Midnight Robber by Nalo Hopkinson

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I enjoyed the first Nalo Hopkinson book I read, and my library has a pretty good selection of her work, so I decided to try her next book, Midnight Robber. And now I’m sorry I waited so long.

Midnight Robber takes place in the indeterminate future, on the largely Caribbean-influenced colony world Toussaint. The characters all speak Anglo-Patois, and Trinidadian Carnival traditions play an important role in the first section of the book, including the titular Midnight Robber. The little girl Tan-Tan is the daughter of passionate but immature parents, and as the background of her life is revealed, we also learn that in this future, humanity has achieved its interstellar empire thanks to a massively intelligent and powerful AI, the Grand Anansi Web, or Granny Nancy. After Granny Nancy emerged, it appointed itself guardian of the species, and its systems are everywhere, monitoring everything but not interfering in human customs or justice unless lives are threatened. So when Tan-Tan’s father Antonio murders a man, he’s exiled to Toussaint’s alternate-dimension counterpart, New Half-Way Tree. But as part of an effort to evade the omniscient web, Antonio flees on his own before he can be sentenced, taking Tan-Tan with him.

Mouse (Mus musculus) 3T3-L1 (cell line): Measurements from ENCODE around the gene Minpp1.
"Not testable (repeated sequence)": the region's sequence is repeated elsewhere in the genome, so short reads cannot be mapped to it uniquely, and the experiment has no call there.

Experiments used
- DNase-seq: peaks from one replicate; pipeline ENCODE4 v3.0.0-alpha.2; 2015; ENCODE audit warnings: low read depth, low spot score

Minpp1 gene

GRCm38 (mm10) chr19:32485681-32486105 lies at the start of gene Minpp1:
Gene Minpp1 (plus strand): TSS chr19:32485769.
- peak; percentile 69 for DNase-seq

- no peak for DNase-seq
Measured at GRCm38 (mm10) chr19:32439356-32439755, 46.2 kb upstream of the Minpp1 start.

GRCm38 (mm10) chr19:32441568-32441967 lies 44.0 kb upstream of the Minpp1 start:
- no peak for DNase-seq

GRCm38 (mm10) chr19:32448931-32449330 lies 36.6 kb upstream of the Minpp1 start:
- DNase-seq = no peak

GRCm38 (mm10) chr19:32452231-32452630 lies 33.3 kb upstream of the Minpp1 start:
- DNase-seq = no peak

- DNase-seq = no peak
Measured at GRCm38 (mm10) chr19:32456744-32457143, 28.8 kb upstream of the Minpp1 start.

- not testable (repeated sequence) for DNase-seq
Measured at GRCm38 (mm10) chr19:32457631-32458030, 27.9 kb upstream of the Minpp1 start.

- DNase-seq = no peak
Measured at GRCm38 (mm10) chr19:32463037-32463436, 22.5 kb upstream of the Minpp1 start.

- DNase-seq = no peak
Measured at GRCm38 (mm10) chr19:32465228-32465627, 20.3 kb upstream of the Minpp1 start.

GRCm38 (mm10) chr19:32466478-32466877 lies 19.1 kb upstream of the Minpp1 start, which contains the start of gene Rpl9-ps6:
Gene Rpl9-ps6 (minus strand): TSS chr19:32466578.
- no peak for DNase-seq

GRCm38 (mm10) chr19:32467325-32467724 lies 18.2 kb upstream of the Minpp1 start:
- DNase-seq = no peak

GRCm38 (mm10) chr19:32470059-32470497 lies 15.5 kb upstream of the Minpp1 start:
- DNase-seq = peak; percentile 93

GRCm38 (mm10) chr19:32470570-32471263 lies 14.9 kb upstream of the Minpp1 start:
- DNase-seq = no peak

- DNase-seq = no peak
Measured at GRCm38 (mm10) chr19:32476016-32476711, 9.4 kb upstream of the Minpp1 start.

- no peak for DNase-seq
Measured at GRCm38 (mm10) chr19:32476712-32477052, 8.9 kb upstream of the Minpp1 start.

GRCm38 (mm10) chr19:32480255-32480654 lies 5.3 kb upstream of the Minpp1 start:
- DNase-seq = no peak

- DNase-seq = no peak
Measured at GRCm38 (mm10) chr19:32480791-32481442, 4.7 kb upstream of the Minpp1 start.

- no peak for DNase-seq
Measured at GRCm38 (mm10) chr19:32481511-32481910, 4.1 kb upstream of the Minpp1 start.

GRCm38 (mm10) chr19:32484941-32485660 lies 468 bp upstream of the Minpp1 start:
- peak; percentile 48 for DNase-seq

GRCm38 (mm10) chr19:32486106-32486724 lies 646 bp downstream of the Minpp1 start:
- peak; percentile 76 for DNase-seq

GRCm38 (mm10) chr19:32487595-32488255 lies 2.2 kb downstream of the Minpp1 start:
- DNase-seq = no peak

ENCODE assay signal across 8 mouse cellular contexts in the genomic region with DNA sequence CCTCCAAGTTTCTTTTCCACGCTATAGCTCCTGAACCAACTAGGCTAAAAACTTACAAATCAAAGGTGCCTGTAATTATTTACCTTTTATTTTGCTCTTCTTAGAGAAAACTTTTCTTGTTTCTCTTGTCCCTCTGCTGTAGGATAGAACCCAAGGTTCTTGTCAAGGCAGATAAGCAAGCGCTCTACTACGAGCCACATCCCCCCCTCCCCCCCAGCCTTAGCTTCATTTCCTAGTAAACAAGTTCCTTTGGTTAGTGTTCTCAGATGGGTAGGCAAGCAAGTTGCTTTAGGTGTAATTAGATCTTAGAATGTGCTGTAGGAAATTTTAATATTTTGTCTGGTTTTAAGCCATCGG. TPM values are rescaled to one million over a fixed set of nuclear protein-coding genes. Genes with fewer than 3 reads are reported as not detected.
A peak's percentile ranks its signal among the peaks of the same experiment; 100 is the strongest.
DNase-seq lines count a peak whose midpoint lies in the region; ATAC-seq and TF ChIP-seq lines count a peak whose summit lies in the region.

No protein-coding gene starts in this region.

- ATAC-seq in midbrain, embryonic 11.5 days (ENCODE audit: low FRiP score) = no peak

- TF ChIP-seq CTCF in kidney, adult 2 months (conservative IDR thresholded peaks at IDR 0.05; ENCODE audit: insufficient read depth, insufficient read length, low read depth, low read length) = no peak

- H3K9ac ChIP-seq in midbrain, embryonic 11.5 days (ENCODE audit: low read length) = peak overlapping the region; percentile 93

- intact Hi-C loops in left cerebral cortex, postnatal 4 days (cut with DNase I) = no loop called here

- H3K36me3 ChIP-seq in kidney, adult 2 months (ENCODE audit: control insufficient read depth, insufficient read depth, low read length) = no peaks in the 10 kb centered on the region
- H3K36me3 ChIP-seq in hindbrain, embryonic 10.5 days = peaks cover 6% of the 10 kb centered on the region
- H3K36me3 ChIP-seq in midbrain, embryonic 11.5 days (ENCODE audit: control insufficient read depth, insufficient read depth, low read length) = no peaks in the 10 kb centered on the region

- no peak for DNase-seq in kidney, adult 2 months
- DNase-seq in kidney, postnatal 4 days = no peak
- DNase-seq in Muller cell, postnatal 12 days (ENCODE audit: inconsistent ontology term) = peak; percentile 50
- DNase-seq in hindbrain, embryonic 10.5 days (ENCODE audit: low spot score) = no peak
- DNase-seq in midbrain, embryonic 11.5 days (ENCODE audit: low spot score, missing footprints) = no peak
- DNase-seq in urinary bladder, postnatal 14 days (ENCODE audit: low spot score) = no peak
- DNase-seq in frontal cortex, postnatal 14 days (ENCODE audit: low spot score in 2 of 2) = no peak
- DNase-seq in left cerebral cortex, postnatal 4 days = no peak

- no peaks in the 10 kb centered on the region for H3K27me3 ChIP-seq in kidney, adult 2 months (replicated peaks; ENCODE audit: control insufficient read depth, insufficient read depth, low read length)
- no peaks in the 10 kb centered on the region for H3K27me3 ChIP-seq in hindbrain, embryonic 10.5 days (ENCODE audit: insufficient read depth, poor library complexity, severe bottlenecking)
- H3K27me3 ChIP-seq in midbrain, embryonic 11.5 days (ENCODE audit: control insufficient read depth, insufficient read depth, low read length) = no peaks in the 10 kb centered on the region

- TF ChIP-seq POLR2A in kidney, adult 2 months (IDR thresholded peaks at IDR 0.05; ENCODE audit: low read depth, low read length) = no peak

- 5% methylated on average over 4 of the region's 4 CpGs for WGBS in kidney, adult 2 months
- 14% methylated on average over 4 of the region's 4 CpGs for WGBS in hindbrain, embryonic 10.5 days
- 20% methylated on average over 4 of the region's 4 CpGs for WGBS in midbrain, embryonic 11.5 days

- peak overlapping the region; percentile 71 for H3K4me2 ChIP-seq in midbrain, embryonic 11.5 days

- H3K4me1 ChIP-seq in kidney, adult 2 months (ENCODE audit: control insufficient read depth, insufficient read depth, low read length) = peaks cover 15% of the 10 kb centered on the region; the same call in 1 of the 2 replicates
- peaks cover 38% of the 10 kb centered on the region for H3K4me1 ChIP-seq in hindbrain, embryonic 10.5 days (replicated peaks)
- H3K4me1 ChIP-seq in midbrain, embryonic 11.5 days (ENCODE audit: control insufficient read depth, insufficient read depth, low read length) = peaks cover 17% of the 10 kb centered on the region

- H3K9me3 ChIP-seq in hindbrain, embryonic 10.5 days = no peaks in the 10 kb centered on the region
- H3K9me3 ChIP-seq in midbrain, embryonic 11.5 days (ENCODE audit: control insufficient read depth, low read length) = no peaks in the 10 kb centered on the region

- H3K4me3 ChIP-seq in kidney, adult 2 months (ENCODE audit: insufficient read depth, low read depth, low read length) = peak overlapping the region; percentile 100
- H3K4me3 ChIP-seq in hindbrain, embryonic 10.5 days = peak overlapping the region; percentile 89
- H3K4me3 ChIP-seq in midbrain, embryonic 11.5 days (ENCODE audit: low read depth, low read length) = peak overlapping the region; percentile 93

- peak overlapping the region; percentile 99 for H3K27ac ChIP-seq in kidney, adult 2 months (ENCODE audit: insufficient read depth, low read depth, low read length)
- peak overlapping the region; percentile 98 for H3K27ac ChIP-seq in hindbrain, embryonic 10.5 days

New Half-Way Tree is a penal colony for the most violent and dangerous criminals, and has no Granny Nancy providing information, comfort or oversight. Tan-Tan’s life there is difficult, made worse by her father’s abuse and alcoholism (there are some tough scenes, but none of the descriptions are graphic). But she finds friendships with the sentient natives, reptilian-ish people called douen. And when, at 16, she commits her own unforgivable crime, she finds shelter with the douen, the first human allowed to live with them and learn their secrets. With the douen, Tan-Tan has to learn a great deal very quickly, including how to be her own self, away from her father’s toxic influence and in the shadow of her guilt.

Midnight Robber is a great second novel, showing a lot of growth in Hopkinson’s voice and world-building. The style has a deliberately mythic feeling, being partly narrated by a mysterious someone telling the legends that have sprung up around Tan-Tan’s life, and I do like a good Anansi story. The douen are wonderful, both surprising and familiar. And there are so many facets of the larger universe that are hinted at but lie outside the scope of the story. I don’t know if Hopkinson plans to write any more books set in this universe, but I’d love to read one. Until then, I’ll have to settle for rereading Midnight Robber. The story has a lot of layers and allegorical asides, and I think I’d get a lot out of it the second time around.